From: FUJITA Tomonori <tomof@...>
Subject: Re: [Iscsitarget-devel] Write caching - subjective summary
Date: Wed, 27 Oct 2004 23:48:04 +0900
> > 1) make write back as an option here, as a patch, not be merged.
> > 2) try to implement support for WRITE FUA, SYNCHRONIZE_CACHE (this is
> > useful for both write through and write back)
> > 3) pursue a true write back solution with order preserve. or extra write
> > redo log. implement a new io handler.
> Tomorrow (maybe day after tomorrow), I'll post reasons why it is to
> implement write-back, which disk drives provide, though I've already
> said some here. And I'll also suggest a possible way to implement it.
Let's discuss write-back-reorder cache first, because it is easier
If we'll go with the fileio, we can implement write-back-reorder cache
with one-line change to fileio_sync(), as we saw before.
With the change, when IET receives and copy data to page cache, it
tells an initiator that the write command finishes. And the dirty page
cache will be written to disk later by someone like the bdflush
daemon. And the writing order is aggressively changed.
This looks like write-back-reorder cache, which disk drives provide,
however, it far more harmful for file systems.
I think that there are many people use the combination of
write-back-reorder cache and file systems (like XFS) cannot handle it
properly. But most of them have not found that their file systems were
corrupted. This is because the amount of disk cache
(write-back-reorder) is very small (typically several megabytes). So
there is little possibility that your file systems are corrupted
However, IET with the change uses the huge amount of memory as disk
cache. With 2.4 kernels, you can dirty almost all of page cache. The
large amount of clean page cache (for reading) is useful. But if 800
MB dirty page cache is lost due to a crash, probably your file system
Another problem about the change is that dirty page cache are kept for
a longer time, I think. I'm not sure how disk cache works, however, I
guess that dirty disk cache cannot be kept for 30 seconds, unlike
Linux kernel does.
Now you understand that the change to fileio_sync() is far more
dangerous than write-back-reorder cache, which your disk drives use.
Bad news is that it is impossible to solve this problem. Limiting the
amount of dirty page cache needs modifications to Linux kernels, and
We need to more freedom to control the behavior of page cache (i.e.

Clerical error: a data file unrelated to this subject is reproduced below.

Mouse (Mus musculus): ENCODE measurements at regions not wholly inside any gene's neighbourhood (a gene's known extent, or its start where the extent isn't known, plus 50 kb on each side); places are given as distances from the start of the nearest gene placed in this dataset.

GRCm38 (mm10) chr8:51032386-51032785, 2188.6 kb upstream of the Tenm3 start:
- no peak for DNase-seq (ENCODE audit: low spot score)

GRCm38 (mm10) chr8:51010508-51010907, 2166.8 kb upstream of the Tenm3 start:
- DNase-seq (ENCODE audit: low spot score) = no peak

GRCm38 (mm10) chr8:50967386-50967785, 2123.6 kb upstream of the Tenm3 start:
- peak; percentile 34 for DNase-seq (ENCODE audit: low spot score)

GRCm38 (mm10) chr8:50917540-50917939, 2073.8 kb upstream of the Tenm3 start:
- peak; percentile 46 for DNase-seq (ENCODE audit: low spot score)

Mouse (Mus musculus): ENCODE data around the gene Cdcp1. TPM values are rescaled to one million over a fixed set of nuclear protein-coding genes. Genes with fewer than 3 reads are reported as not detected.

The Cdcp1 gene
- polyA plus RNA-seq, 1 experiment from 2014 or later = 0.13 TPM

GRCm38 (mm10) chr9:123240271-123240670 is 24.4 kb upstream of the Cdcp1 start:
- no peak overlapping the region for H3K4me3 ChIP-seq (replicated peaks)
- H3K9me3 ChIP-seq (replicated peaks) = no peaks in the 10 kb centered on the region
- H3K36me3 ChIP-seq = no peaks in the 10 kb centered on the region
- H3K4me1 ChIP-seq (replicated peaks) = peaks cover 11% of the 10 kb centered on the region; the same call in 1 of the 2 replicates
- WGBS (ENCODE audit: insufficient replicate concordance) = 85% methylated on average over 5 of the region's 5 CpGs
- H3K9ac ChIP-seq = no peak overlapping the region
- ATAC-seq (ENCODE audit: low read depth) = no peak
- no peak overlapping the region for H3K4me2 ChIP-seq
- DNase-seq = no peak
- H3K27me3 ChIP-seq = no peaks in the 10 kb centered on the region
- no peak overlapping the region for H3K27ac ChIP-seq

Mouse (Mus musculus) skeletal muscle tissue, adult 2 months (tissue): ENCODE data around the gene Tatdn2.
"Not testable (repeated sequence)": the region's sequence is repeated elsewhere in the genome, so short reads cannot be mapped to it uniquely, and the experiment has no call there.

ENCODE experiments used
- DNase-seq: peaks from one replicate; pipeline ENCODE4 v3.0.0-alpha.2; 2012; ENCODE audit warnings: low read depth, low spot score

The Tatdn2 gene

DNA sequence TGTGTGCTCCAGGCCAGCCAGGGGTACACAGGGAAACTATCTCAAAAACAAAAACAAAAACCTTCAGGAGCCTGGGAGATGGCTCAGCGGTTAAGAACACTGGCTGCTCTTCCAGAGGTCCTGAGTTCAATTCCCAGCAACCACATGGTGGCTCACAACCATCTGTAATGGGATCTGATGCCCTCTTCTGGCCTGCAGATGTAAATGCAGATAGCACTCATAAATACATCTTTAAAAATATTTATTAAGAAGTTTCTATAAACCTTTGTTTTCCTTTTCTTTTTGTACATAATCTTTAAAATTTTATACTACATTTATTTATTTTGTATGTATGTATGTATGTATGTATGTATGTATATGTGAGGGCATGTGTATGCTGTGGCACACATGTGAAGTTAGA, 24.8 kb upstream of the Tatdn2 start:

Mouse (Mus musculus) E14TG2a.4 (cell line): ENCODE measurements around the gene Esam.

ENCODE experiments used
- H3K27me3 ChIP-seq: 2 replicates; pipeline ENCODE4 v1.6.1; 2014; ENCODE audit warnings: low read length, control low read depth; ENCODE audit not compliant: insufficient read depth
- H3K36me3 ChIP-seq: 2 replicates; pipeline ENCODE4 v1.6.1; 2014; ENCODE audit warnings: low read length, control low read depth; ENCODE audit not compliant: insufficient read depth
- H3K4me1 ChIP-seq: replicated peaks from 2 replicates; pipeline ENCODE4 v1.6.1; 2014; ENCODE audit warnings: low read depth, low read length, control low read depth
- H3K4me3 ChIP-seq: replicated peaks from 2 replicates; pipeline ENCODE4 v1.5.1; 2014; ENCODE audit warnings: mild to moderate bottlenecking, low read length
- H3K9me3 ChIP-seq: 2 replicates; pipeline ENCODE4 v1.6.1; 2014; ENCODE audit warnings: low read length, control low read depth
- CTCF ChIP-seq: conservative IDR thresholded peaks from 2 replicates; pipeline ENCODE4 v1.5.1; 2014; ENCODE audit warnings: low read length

the VM system) per devices, like kind of QoS. Possibly such features
will be implemented to Linux kernels because some people think that
such features are important for clients (initiators) in IP-SAN.
Now we have no choice but to accept the riskier write-back-reorder
cache. I don't like it because I feel like I'm going to bring more
dangerous products than similar one in the market.
However, I also understand that you are responsible for what you do
and we are not be responsible for how they use. So if you guys like
write-back-reorder cache, it is totally OK and will be implemented.
Secondly, we need to implement SCSI tag attributes, that is, ordered,
head of queue, and aca. Now IET ignores them. Implementing only
ordering tag, which is important for file systems, is not
difficult. However, treating all tags correctly is not so easy, I
I always feel that I have to implement this.
Note that file systems, which can handle write-back cache, use ordered
tags, though IET ignores it now. This may break your file system or
not. It depends on how file systems use ordered tags. I know that ext3
can, but I'm not sure about others.
Thirdly, we need SYNCHRONIZE CACHE command. It is easy to implemnt it.
Fourthly, we need tree-structured configuration files, as we
discussed. With the current format, if we put per-lun things, it will
Maybe, we also need FUA bit support, though I'm not sure that file
systems use it.
I'm too tired to write more. Generally speaking, without modifications
to Linux kernels, it can completely control how to write. But it needs
lots of work to implement this.
If someone is interested in this approach, I'll explain more.